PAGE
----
2016-2017 Solar Expansion in Community and Commercial Installations.
"2016 was a banner year for U.S. solar. A record 22 states each added more than 100 megawatts," said Cory Honeyman, GTM Research's associate director of U.S. solar. "While U.S. solar grew across all segments, what stands out is the double-digit-gigawatt boom in utility-scale solar, primarily due to solar's cost-competitiveness with natural-gas alternatives."
The non-residential market also exceeded expectations, with two major growth drivers in the segment. The first is community solar, adding a record total of more than 200 megawatts, led by Minnesota and Massachusetts. Second, rate design and net energy metering fueled a rush in project development and installation growth across a number of major state markets, most notably in California.
For the first time since 2011, non-residential installation growth surpassed residential solar growth, which posted a still-impressive 2,583 megawatts. While growth in California's residential market has begun to level out, strong growth in markets like Maryland, New Jersey and a handful of emerging states where solar has achieved grid parity, helped the residential segment to grow 19 percent year-over-year.
"Cultivating the coexistence of agriculture and solar farms."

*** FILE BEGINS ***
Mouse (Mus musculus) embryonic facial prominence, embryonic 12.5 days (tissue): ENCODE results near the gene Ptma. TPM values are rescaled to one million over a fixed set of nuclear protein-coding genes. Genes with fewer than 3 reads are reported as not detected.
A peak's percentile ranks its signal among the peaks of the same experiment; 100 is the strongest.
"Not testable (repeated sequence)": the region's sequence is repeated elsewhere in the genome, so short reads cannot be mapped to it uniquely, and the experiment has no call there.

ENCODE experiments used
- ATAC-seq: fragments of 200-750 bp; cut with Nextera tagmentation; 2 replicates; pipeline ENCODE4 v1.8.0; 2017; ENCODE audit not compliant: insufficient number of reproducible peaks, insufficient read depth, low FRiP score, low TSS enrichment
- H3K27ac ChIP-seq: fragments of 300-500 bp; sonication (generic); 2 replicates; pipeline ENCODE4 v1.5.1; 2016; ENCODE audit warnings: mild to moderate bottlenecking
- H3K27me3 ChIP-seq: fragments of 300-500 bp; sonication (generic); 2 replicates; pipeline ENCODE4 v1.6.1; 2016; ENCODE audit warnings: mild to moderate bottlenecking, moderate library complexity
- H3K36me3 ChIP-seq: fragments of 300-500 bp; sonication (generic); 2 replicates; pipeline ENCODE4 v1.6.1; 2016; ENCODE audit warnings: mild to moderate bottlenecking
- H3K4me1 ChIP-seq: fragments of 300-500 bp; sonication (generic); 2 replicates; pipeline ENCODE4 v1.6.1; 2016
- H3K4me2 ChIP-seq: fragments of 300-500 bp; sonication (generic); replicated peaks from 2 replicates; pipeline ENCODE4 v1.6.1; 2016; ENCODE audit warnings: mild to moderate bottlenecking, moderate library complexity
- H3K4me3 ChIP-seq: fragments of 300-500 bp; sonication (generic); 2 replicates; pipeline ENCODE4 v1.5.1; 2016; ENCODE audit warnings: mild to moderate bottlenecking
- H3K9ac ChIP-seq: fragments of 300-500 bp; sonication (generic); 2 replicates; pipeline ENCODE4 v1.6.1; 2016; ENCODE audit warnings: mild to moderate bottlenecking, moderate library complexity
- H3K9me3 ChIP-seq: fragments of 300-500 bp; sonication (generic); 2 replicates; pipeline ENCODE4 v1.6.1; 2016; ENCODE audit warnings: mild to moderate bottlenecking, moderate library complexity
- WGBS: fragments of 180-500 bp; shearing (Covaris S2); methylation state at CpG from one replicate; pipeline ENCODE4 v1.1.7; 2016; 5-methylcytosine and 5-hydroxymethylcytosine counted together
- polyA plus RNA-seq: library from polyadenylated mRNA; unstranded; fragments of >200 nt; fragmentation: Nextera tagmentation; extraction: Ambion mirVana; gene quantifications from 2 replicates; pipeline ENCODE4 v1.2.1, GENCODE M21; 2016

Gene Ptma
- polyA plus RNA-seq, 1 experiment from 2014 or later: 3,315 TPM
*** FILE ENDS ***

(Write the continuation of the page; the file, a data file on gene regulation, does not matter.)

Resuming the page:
Most Americans have heard of solar farms, but how about solar farmers?
A quarter of California farms, nearly 2,000 altogether, are generating onsite solar energy, making it far and away the national leader, according to a 2011 report by the U.S. Department of Agriculture (USDA) outlining the use of solar on farms. Hawaii, Colorado and Texas count over 500 farms producing solar power, while Washington, Oregon, New Mexico, Arizona and Montana have over 200 each.
Today, agricultural operations across the country are using solar to offset their costs in a variety of ways. The USDA report noted that a family-owned dairy in Maine installed one of the largest commercial solar thermal systems in the northeastern U.S. on its roof, reducing its heating oil costs by $14,000 to $20,000 a year. A cattle ranch in North Carolina installed a solar-powered pump to supply water to its herd of calves and cows. A sheep-farming family in New York installed a solar hot water system that covered more than half of its hot water needs.
Out of America's top 10 farm states, North Carolina (surprisingly) and California (unsurprisingly) have managed to install America's largest solar capacity, with 2,866 megawatts and 10,577 megawatts, respectively. They are certainly not alone.
"Iowa and North Carolina have been particularly compelling stories," said Karlee Weinmann, a researcher at the Institute For Local Self-Reliance (ILSR). "They have had a focused effort on solar, in terms of feeding their states' clean energy economies, as well as responding to farmers and others in the agricultural industry who express interest in renewable generation."